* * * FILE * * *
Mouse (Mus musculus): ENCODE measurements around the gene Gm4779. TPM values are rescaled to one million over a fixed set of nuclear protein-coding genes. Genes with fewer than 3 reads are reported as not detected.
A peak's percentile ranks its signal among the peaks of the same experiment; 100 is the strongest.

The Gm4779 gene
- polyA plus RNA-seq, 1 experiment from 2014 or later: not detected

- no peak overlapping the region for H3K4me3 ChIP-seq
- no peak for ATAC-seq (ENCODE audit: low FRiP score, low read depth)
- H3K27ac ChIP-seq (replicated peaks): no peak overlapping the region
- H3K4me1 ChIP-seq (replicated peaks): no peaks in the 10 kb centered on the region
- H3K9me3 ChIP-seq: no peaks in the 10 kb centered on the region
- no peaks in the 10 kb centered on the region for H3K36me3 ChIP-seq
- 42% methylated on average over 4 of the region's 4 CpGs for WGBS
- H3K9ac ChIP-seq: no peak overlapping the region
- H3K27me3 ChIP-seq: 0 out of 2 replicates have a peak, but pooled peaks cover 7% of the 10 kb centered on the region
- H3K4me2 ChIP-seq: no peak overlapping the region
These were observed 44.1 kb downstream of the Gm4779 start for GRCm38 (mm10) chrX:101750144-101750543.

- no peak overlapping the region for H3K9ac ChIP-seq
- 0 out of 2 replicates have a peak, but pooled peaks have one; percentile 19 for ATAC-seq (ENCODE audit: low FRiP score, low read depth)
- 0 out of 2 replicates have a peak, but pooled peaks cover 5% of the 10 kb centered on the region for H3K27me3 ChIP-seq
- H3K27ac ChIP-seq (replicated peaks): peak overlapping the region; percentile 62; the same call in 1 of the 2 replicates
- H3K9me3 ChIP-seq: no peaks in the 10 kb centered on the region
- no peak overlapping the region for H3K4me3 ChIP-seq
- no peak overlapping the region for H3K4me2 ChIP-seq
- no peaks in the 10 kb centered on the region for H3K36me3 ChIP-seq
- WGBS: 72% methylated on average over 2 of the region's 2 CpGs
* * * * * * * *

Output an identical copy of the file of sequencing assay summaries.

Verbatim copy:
Mouse (Mus musculus): ENCODE measurements around the gene Gm4779. TPM values are rescaled to one million over a fixed set of nuclear protein-coding genes. Genes with fewer than 3 reads are reported as not detected.
A peak's percentile ranks its signal among the peaks of the same experiment; 100 is the strongest.

The Gm4779 gene
- polyA plus RNA-seq, 1 experiment from 2014 or later: not detected

- no peak overlapping the region for H3K4me3 ChIP-seq
- no peak for ATAC-seq (ENCODE audit: low FRiP score, low read depth)
- H3K27ac ChIP-seq (replicated peaks): no peak overlapping the region
- H3K4me1 ChIP-seq (replicated peaks): no peaks in the 10 kb centered on the region
- H3K9me3 ChIP-seq: no peaks in the 10 kb centered on the region
- no peaks in the 10 kb centered on the region for H3K36me3 ChIP-seq
- 42% methylated on average over 4 of the region's 4 CpGs for WGBS
- H3K9ac ChIP-seq: no peak overlapping the region
- H3K27me3 ChIP-seq: 0 out of 2 replicates have a peak, but pooled peaks cover 7% of the 10 kb centered on the region
- H3K4me2 ChIP-seq: no peak overlapping the region
These were observed 44.1 kb downstream of the Gm4779 start for GRCm38 (mm10) chrX:101750144-101750543.

- no peak overlapping the region for H3K9ac ChIP-seq
- 0 out of 2 replicates have a peak, but pooled peaks have one; percentile 19 for ATAC-seq (ENCODE audit: low FRiP score, low read depth)
- 0 out of 2 replicates have a peak, but pooled peaks cover 5% of the 10 kb centered on the region for H3K27me3 ChIP-seq
- H3K27ac ChIP-seq (replicated peaks): peak overlapping the region; percentile 62; the same call in 1 of the 2 replicates
- H3K9me3 ChIP-seq: no peaks in the 10 kb centered on the region
- no peak overlapping the region for H3K4me3 ChIP-seq
- no peak overlapping the region for H3K4me2 ChIP-seq
- no peaks in the 10 kb centered on the region for H3K36me3 ChIP-seq
- WGBS: 72% methylated on average over 2 of the region's 2 CpGs